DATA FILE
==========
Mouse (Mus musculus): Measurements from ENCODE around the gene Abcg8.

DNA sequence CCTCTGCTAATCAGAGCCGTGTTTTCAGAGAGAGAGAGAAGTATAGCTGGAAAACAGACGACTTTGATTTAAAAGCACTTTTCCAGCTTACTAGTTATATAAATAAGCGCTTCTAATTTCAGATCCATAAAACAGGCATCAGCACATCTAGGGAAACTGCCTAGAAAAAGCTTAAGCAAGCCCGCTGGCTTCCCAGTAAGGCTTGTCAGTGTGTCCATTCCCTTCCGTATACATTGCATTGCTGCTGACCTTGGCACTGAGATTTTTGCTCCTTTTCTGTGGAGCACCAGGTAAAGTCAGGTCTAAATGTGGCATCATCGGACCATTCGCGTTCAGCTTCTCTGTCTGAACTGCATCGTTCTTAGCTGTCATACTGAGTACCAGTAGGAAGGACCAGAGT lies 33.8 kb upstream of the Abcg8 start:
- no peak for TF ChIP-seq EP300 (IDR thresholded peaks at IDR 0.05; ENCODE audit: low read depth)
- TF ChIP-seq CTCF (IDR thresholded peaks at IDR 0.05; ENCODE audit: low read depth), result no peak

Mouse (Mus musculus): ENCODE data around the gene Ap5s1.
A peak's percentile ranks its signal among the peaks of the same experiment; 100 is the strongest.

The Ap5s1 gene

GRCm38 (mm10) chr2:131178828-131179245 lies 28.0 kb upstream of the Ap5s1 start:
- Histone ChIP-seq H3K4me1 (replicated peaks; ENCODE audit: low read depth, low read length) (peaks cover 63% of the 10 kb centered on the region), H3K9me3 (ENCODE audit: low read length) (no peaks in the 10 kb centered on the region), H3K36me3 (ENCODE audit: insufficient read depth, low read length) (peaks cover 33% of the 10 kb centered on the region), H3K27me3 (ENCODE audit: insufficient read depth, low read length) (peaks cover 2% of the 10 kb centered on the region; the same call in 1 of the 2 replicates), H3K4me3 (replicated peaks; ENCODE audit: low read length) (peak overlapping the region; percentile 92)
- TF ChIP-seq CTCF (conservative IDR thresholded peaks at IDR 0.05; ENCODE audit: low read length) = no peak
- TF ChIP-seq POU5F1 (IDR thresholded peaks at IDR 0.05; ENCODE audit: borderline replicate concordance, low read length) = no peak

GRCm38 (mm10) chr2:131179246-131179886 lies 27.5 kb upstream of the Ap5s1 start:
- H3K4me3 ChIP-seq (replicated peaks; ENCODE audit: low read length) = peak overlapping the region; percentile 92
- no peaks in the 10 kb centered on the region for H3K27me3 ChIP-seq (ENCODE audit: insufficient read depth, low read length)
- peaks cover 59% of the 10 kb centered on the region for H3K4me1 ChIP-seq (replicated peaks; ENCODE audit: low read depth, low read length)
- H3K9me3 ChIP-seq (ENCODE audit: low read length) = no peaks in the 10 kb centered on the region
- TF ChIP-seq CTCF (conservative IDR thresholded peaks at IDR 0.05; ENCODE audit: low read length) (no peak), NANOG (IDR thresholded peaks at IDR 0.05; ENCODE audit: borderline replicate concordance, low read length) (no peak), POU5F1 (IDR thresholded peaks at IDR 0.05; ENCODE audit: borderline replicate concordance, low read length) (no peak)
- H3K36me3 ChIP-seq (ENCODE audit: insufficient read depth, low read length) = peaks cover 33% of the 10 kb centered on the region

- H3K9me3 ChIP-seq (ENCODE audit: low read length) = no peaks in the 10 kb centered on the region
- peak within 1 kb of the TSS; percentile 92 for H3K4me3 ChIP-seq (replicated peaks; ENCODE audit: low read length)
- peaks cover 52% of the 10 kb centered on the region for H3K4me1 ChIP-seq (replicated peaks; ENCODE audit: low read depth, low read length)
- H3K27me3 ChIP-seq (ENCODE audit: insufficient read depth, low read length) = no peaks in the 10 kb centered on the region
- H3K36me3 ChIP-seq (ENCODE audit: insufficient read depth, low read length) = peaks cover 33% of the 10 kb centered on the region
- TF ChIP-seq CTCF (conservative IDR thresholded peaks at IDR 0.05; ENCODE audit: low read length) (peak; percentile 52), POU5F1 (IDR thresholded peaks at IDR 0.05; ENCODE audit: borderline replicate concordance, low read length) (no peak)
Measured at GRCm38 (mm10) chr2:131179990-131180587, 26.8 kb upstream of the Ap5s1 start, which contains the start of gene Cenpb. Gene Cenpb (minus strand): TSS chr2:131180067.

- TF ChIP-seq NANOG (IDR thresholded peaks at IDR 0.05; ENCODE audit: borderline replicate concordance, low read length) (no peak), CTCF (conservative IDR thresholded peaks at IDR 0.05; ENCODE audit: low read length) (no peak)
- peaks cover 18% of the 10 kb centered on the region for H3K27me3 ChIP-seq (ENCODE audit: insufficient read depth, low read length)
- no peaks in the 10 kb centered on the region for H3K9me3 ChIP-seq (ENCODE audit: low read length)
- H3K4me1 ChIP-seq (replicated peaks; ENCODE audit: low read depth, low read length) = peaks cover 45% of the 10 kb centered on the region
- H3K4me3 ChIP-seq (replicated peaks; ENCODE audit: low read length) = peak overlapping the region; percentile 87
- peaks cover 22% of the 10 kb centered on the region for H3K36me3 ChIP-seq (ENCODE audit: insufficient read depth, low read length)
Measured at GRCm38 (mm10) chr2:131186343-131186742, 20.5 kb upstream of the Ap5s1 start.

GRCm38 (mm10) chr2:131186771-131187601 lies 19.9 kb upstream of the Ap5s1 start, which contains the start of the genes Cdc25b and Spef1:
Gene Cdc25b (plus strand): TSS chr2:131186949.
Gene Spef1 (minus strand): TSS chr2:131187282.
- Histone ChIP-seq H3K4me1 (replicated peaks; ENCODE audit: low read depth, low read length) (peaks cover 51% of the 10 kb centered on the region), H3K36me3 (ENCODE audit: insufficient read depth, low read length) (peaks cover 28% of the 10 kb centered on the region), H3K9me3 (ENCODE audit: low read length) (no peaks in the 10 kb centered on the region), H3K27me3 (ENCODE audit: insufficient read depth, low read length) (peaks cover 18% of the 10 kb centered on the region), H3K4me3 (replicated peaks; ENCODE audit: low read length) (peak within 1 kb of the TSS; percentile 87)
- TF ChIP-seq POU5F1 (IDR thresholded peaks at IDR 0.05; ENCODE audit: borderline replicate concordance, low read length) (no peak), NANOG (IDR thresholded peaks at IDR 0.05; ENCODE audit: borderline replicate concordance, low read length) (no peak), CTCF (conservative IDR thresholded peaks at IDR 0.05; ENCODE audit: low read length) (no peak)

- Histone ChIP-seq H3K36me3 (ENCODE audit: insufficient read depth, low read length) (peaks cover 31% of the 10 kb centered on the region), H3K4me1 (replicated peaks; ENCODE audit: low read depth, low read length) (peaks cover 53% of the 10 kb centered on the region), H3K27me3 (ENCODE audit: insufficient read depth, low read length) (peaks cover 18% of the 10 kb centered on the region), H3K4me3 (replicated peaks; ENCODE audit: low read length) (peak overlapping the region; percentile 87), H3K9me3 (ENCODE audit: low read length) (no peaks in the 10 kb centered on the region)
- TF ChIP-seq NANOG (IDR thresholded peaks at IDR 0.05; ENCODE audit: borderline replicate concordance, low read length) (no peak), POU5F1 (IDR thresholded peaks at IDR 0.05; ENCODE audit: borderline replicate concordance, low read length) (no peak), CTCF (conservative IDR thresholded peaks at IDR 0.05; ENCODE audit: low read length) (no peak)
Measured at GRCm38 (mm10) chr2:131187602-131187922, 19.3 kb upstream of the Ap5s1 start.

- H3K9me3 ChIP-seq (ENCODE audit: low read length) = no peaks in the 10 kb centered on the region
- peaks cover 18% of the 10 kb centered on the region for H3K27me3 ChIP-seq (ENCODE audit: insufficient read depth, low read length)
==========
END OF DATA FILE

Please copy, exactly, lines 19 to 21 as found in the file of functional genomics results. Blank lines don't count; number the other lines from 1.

- H3K9me3 ChIP-seq (ENCODE audit: low read length) = no peaks in the 10 kb centered on the region
- peak within 1 kb of the TSS; percentile 92 for H3K4me3 ChIP-seq (replicated peaks; ENCODE audit: low read length)
- peaks cover 52% of the 10 kb centered on the region for H3K4me1 ChIP-seq (replicated peaks; ENCODE audit: low read depth, low read length)